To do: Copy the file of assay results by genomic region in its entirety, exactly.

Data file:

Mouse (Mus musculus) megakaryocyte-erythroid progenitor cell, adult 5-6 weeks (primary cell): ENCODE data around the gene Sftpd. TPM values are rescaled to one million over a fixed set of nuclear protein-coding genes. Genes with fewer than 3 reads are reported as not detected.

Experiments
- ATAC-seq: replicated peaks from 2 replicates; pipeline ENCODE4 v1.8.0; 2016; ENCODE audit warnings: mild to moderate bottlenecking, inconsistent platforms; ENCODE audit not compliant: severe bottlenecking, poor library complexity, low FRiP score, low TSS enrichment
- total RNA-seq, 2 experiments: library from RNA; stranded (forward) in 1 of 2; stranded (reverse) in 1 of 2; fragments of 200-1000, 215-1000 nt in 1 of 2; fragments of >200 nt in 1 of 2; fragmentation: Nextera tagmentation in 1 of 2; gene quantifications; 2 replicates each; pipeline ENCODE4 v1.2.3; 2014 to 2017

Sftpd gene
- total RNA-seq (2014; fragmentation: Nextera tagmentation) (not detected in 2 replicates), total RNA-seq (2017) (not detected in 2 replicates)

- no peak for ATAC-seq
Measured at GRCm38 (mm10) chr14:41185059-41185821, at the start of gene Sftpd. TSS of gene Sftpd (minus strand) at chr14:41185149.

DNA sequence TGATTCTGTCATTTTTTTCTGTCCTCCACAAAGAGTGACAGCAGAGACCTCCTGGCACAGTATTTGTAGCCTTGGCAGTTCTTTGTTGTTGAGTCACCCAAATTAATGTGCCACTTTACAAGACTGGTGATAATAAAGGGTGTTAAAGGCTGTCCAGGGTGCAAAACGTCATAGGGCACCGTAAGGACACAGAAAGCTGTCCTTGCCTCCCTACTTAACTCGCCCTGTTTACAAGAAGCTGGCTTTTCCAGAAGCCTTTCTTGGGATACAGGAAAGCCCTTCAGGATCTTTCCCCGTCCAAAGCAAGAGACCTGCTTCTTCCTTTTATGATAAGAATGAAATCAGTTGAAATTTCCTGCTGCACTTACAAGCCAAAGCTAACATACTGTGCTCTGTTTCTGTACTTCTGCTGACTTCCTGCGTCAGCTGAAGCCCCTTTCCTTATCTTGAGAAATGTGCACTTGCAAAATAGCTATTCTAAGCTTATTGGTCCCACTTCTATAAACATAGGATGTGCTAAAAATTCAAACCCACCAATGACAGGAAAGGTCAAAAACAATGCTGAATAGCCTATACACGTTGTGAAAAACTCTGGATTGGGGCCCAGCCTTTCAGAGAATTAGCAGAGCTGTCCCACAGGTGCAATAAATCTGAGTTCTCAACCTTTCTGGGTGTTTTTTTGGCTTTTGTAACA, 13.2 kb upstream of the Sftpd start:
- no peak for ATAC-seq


Mouse (Mus musculus) megakaryocyte-erythroid progenitor cell, adult 5-6 weeks (primary cell): ENCODE data around the gene Sftpd. TPM values are rescaled to one million over a fixed set of nuclear protein-coding genes. Genes with fewer than 3 reads are reported as not detected.

Experiments
- ATAC-seq: replicated peaks from 2 replicates; pipeline ENCODE4 v1.8.0; 2016; ENCODE audit warnings: mild to moderate bottlenecking, inconsistent platforms; ENCODE audit not compliant: severe bottlenecking, poor library complexity, low FRiP score, low TSS enrichment
- total RNA-seq, 2 experiments: library from RNA; stranded (forward) in 1 of 2; stranded (reverse) in 1 of 2; fragments of 200-1000, 215-1000 nt in 1 of 2; fragments of >200 nt in 1 of 2; fragmentation: Nextera tagmentation in 1 of 2; gene quantifications; 2 replicates each; pipeline ENCODE4 v1.2.3; 2014 to 2017

Sftpd gene
- total RNA-seq (2014; fragmentation: Nextera tagmentation) (not detected in 2 replicates), total RNA-seq (2017) (not detected in 2 replicates)

- no peak for ATAC-seq
Measured at GRCm38 (mm10) chr14:41185059-41185821, at the start of gene Sftpd. TSS of gene Sftpd (minus strand) at chr14:41185149.

DNA sequence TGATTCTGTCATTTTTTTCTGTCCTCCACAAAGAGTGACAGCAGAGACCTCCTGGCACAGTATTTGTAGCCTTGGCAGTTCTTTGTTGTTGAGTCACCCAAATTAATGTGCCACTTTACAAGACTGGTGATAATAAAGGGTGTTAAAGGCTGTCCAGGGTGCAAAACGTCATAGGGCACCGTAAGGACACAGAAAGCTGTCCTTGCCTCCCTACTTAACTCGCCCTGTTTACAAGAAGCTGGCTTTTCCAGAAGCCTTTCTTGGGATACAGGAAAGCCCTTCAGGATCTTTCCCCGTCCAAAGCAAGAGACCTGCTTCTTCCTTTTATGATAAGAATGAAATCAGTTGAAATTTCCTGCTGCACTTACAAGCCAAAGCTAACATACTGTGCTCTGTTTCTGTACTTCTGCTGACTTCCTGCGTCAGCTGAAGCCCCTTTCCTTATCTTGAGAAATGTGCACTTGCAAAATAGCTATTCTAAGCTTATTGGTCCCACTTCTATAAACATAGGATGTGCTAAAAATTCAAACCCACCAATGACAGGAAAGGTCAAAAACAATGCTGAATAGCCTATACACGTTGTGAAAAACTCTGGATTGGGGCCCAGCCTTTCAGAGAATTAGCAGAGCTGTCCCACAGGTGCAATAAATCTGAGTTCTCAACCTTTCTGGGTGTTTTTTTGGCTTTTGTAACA, 13.2 kb upstream of the Sftpd start:
- no peak for ATAC-seq